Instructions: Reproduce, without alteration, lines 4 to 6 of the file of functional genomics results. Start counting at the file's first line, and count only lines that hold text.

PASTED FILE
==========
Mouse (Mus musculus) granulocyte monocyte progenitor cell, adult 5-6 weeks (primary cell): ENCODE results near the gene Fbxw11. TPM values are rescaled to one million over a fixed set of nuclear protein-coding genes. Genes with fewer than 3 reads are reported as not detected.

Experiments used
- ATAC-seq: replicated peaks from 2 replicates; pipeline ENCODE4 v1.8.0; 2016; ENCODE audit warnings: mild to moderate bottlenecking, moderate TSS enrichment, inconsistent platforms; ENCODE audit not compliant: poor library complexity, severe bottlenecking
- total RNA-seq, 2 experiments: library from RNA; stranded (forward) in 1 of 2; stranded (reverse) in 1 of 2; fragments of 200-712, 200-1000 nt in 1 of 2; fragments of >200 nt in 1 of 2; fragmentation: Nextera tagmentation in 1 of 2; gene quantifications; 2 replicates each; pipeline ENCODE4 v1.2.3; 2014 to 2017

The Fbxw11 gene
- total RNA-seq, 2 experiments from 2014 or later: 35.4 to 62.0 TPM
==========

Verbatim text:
- total RNA-seq, 2 experiments: library from RNA; stranded (forward) in 1 of 2; stranded (reverse) in 1 of 2; fragments of 200-712, 200-1000 nt in 1 of 2; fragments of >200 nt in 1 of 2; fragmentation: Nextera tagmentation in 1 of 2; gene quantifications; 2 replicates each; pipeline ENCODE4 v1.2.3; 2014 to 2017

The Fbxw11 gene
- total RNA-seq, 2 experiments from 2014 or later: 35.4 to 62.0 TPM